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 August 2007
Feature
KITTY KONO has served as ASTM International’s vice president of global cooperation since 2001. Prior to that time she served as ASTM’s Washington representative, the executive director of the Institute for Standards Research (an ASTM subsidiary at the time), editor of SN, and staff manager to 10 technical committtees. She is retiring this month.

Global Cooperation

Building Global Recognition and Forging Partnerships Worldwide

ASTM International has always been a truly international standards developing organization — at least as long as I have been here, and that is for the last 32 years. We have always been open to full voting participation by interested individuals and organizations throughout the world. This is true now more than ever — Internet technology has impacted standards development as much as it has any business by breaking down borders and enabling round-the-clock access to information and participation. ASTM standards, known for their technical quality, have been used around the world for many decades as the basis of national standards, by reference in regulation or for trading purposes, quality control or protecting the environment.

Despite this widespread use of ASTM International standards, things changed in 1995. It wasn’t ASTM standards or its standards development process that changed, but the perception of what constitutes an international standard. It was this change that led ASTM International to become much more assertive in its global outreach initiatives. This article will discuss the misperception of the phrase “international standards” that came to take hold in standards development and government circles in 1995 and what ASTM is doing to ensure that the world is aware of, and can take advantage of, our fully open and transparent international standards development process.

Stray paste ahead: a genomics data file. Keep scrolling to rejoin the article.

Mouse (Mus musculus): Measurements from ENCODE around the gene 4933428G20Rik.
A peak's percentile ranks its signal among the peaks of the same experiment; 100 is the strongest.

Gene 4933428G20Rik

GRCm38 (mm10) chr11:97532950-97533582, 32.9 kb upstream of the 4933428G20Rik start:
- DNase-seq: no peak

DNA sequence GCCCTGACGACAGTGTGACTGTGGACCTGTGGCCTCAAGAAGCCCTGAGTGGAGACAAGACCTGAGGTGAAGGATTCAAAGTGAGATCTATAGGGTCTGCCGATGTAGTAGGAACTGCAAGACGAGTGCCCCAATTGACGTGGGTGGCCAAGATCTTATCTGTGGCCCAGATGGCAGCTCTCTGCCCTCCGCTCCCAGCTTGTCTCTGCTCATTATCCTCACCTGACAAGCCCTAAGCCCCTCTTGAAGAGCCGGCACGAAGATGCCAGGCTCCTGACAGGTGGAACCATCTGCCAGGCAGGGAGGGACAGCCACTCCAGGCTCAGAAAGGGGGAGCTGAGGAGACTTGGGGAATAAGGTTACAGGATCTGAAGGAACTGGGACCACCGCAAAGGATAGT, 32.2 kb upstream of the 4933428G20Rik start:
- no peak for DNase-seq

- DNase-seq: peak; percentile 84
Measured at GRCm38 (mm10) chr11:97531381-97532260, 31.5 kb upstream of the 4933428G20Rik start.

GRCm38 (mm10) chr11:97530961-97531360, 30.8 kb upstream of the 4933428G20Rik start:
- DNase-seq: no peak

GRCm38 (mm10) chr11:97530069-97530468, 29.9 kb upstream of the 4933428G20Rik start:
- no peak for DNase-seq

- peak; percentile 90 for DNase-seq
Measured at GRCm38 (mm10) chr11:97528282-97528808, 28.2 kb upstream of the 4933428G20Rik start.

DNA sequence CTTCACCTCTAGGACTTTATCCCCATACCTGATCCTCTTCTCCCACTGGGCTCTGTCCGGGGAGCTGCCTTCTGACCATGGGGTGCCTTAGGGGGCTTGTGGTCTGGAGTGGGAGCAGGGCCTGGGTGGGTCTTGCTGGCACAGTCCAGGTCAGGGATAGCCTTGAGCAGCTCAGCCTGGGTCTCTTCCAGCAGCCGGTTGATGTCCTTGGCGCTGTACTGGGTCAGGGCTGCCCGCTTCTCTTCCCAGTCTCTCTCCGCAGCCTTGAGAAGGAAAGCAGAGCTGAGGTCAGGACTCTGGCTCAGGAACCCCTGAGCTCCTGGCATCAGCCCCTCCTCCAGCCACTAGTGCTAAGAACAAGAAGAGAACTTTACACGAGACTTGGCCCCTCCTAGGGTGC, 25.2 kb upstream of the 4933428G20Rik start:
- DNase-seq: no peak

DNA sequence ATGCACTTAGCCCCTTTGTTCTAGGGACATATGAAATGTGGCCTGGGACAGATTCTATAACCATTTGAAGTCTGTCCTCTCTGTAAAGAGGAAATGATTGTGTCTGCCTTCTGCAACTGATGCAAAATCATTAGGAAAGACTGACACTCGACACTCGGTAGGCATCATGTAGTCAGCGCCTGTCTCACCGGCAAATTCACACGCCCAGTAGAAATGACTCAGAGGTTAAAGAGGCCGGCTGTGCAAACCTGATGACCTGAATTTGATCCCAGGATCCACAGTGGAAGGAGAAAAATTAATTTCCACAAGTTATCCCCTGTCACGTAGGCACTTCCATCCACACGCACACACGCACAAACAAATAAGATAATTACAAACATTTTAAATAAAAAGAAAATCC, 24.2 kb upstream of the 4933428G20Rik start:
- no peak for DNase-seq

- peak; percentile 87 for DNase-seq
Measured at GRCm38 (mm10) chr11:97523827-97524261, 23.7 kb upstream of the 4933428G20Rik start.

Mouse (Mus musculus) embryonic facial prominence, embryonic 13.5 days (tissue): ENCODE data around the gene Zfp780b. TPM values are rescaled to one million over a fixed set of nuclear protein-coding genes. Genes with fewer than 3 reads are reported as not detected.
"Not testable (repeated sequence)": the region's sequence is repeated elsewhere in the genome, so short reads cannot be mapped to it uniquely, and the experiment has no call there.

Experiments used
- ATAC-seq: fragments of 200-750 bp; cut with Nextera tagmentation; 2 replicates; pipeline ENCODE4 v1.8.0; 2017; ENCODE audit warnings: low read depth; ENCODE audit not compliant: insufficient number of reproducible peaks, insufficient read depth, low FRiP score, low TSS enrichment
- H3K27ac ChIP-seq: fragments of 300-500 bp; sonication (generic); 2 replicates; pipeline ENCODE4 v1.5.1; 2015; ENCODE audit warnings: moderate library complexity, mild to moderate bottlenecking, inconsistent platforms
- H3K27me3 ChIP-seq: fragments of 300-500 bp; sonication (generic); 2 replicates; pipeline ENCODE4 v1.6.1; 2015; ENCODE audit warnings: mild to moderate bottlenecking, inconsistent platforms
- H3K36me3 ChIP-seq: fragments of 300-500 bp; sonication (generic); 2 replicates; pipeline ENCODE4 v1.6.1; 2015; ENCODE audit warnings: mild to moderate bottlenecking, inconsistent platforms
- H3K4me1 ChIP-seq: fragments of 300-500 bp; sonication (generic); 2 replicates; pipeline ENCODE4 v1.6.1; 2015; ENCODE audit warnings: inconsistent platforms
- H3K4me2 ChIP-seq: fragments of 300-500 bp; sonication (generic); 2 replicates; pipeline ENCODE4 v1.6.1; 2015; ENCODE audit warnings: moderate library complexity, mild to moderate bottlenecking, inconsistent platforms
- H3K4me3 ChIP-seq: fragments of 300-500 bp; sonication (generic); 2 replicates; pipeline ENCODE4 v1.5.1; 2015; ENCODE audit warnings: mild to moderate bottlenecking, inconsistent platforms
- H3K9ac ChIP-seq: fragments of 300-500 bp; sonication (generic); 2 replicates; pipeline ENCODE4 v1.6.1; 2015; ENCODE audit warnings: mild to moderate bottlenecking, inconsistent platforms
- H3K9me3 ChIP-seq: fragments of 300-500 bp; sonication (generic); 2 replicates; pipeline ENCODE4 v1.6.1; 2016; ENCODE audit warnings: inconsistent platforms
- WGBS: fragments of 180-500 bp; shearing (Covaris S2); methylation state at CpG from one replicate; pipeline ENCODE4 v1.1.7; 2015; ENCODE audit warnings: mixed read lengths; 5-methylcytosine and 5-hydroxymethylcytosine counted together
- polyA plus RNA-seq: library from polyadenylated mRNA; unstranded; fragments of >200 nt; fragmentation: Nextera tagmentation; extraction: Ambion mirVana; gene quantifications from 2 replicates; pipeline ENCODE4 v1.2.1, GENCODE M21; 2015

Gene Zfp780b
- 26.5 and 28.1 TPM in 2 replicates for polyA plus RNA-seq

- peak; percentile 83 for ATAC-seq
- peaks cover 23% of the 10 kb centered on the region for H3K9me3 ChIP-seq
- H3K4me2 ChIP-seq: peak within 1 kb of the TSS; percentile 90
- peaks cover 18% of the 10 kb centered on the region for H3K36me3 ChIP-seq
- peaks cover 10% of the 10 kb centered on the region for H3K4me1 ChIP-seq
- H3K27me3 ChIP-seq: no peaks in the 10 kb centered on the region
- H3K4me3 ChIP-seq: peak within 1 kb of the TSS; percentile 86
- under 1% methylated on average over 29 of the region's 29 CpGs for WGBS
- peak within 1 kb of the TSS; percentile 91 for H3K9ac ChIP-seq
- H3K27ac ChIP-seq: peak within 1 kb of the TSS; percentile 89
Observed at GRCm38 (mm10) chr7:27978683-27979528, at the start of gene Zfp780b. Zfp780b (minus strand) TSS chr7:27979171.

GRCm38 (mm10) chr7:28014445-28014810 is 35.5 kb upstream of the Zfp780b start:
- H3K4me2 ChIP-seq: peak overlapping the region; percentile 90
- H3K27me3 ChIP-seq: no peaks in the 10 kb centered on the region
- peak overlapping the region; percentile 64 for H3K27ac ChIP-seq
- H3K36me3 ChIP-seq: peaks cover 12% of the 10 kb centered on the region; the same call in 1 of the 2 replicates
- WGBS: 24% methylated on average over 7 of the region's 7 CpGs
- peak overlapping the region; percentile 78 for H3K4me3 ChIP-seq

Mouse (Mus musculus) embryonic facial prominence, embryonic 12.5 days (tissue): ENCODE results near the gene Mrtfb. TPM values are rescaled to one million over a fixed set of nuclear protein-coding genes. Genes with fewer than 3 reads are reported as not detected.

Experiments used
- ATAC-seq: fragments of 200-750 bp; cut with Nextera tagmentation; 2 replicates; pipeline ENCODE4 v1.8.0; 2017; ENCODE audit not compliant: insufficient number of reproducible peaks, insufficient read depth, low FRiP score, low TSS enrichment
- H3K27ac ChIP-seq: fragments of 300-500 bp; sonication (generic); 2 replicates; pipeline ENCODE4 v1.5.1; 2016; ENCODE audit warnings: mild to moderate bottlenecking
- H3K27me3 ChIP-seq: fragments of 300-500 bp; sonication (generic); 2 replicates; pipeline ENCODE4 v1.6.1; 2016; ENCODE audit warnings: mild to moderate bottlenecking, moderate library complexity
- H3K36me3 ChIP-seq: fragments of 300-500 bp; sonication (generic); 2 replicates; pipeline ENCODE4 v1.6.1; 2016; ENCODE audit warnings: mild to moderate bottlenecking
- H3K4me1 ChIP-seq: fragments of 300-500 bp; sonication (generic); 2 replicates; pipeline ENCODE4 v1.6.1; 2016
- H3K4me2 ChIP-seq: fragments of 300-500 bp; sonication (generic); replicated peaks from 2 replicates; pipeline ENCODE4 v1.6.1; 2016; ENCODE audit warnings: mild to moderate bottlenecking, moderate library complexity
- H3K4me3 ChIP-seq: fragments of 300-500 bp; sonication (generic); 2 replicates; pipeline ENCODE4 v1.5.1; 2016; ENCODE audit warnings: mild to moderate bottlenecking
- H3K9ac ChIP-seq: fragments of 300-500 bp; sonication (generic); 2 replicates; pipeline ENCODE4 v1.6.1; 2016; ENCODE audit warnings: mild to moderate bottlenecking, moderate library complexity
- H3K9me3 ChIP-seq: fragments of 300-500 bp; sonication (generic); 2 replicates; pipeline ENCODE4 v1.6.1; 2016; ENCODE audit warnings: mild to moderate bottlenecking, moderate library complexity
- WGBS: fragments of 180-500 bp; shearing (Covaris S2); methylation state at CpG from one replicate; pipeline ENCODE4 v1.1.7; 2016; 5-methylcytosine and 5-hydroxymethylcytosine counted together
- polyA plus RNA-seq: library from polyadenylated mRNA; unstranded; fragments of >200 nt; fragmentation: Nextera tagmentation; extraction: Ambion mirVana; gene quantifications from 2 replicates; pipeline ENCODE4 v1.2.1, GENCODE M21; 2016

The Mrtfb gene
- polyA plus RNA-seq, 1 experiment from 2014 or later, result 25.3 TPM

A Little History

In January 1995, the World Trade Organization came into being as the successor to the General Agreement on Tariffs and Trade. The WTO creates the rules of trade between nations; through membership in it, nations negotiate and implement new trade agreements. The WTO ensures member-country adherence to all of its agreements and one of these is the Agreement on Technical Barriers to Trade. The TBT agreement’s objective is that “technical regulations and standards... and procedures for assessment of conformity with technical regulations and standards do not create unnecessary obstacles to international trade.”

One section of the TBT Agreement specifies that “Where technical regulations are required and relevant international standards exist or their completion is imminent, Members shall use them, or the relevant parts of them, as a basis for their technical regulations except when such international standards or relevant parts would be an ineffective or inappropriate means for the fulfillment of the legitimate objectives pursued” (emphasis added). In other words, if a member of the WTO uses standards in regulations that govern trade, that country should, to be in compliance with the WTO TBT agreement and whenever possible, use international standards.

Suddenly the term international standard gained utmost importance to governments worldwide. But its meaning also became almost universally misunderstood. The WTO did not define what an international standard is. That lack of a definition led many governments and industries worldwide to assume that international standards only come from three standards developing organizations: the International Organization for Standardization (ISO), the International Electrotechnical Commission (IEC) and the International Telecommunications Union (ITU).

After six long years and possibly hundreds of debates in the worldwide standards community on what constitutes an international standard, the WTO TBT committee finally clarified in 2001 just what an international standard is. They declared that an organization must comply with a set of six principles in order to develop standards that can be considered international. It is very important to note that the TBT committee did not declare that ISO, IEC, ITU — or any other organization for that matter — is a developer of international standards; it specified principles with which an organization must comply. Those principles are:

• Openness;
• Transparency;
• Impartiality and consensus;
• Effectiveness and relevance;
• Coherence; and
• Consideration of the concerns of developing countries.1